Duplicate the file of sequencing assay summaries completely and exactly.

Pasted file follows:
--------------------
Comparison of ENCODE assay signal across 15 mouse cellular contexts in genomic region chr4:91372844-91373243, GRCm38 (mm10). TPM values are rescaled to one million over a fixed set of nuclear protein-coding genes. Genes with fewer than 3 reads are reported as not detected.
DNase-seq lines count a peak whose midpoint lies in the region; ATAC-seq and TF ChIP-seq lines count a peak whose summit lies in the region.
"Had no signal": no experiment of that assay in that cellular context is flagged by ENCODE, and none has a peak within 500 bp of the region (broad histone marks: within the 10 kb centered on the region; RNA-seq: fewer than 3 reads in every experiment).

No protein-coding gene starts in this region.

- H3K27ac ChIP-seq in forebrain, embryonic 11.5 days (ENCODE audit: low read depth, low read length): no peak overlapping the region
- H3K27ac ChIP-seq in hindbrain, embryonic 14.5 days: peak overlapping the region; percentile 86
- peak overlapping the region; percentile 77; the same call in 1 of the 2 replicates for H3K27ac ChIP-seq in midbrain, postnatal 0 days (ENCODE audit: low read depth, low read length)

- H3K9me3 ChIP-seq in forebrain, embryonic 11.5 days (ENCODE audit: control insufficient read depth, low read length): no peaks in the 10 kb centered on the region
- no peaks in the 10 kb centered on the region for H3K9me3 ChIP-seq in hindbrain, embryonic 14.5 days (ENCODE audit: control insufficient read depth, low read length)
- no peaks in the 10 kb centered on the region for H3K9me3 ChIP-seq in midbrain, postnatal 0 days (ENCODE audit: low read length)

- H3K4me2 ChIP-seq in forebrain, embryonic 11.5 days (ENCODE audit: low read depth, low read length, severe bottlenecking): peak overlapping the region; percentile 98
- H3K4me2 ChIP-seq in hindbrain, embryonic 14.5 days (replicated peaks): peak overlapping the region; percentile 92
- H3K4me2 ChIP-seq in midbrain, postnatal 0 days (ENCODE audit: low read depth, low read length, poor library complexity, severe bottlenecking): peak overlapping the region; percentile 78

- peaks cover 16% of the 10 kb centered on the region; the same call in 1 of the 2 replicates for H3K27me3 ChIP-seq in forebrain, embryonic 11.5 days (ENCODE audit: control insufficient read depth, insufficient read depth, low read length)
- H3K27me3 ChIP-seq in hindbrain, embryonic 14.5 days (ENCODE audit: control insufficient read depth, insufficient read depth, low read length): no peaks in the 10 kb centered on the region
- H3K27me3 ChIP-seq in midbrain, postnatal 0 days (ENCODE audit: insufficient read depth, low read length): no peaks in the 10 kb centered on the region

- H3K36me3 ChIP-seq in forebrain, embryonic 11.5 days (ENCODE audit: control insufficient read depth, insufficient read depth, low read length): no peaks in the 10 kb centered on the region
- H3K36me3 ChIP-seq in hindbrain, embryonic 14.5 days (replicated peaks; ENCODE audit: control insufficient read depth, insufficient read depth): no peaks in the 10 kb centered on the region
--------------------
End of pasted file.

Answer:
Comparison of ENCODE assay signal across 15 mouse cellular contexts in genomic region chr4:91372844-91373243, GRCm38 (mm10). TPM values are rescaled to one million over a fixed set of nuclear protein-coding genes. Genes with fewer than 3 reads are reported as not detected.
DNase-seq lines count a peak whose midpoint lies in the region; ATAC-seq and TF ChIP-seq lines count a peak whose summit lies in the region.
"Had no signal": no experiment of that assay in that cellular context is flagged by ENCODE, and none has a peak within 500 bp of the region (broad histone marks: within the 10 kb centered on the region; RNA-seq: fewer than 3 reads in every experiment).

No protein-coding gene starts in this region.

- H3K27ac ChIP-seq in forebrain, embryonic 11.5 days (ENCODE audit: low read depth, low read length): no peak overlapping the region
- H3K27ac ChIP-seq in hindbrain, embryonic 14.5 days: peak overlapping the region; percentile 86
- peak overlapping the region; percentile 77; the same call in 1 of the 2 replicates for H3K27ac ChIP-seq in midbrain, postnatal 0 days (ENCODE audit: low read depth, low read length)

- H3K9me3 ChIP-seq in forebrain, embryonic 11.5 days (ENCODE audit: control insufficient read depth, low read length): no peaks in the 10 kb centered on the region
- no peaks in the 10 kb centered on the region for H3K9me3 ChIP-seq in hindbrain, embryonic 14.5 days (ENCODE audit: control insufficient read depth, low read length)
- no peaks in the 10 kb centered on the region for H3K9me3 ChIP-seq in midbrain, postnatal 0 days (ENCODE audit: low read length)

- H3K4me2 ChIP-seq in forebrain, embryonic 11.5 days (ENCODE audit: low read depth, low read length, severe bottlenecking): peak overlapping the region; percentile 98
- H3K4me2 ChIP-seq in hindbrain, embryonic 14.5 days (replicated peaks): peak overlapping the region; percentile 92
- H3K4me2 ChIP-seq in midbrain, postnatal 0 days (ENCODE audit: low read depth, low read length, poor library complexity, severe bottlenecking): peak overlapping the region; percentile 78

- peaks cover 16% of the 10 kb centered on the region; the same call in 1 of the 2 replicates for H3K27me3 ChIP-seq in forebrain, embryonic 11.5 days (ENCODE audit: control insufficient read depth, insufficient read depth, low read length)
- H3K27me3 ChIP-seq in hindbrain, embryonic 14.5 days (ENCODE audit: control insufficient read depth, insufficient read depth, low read length): no peaks in the 10 kb centered on the region
- H3K27me3 ChIP-seq in midbrain, postnatal 0 days (ENCODE audit: insufficient read depth, low read length): no peaks in the 10 kb centered on the region

- H3K36me3 ChIP-seq in forebrain, embryonic 11.5 days (ENCODE audit: control insufficient read depth, insufficient read depth, low read length): no peaks in the 10 kb centered on the region
- H3K36me3 ChIP-seq in hindbrain, embryonic 14.5 days (replicated peaks; ENCODE audit: control insufficient read depth, insufficient read depth): no peaks in the 10 kb centered on the region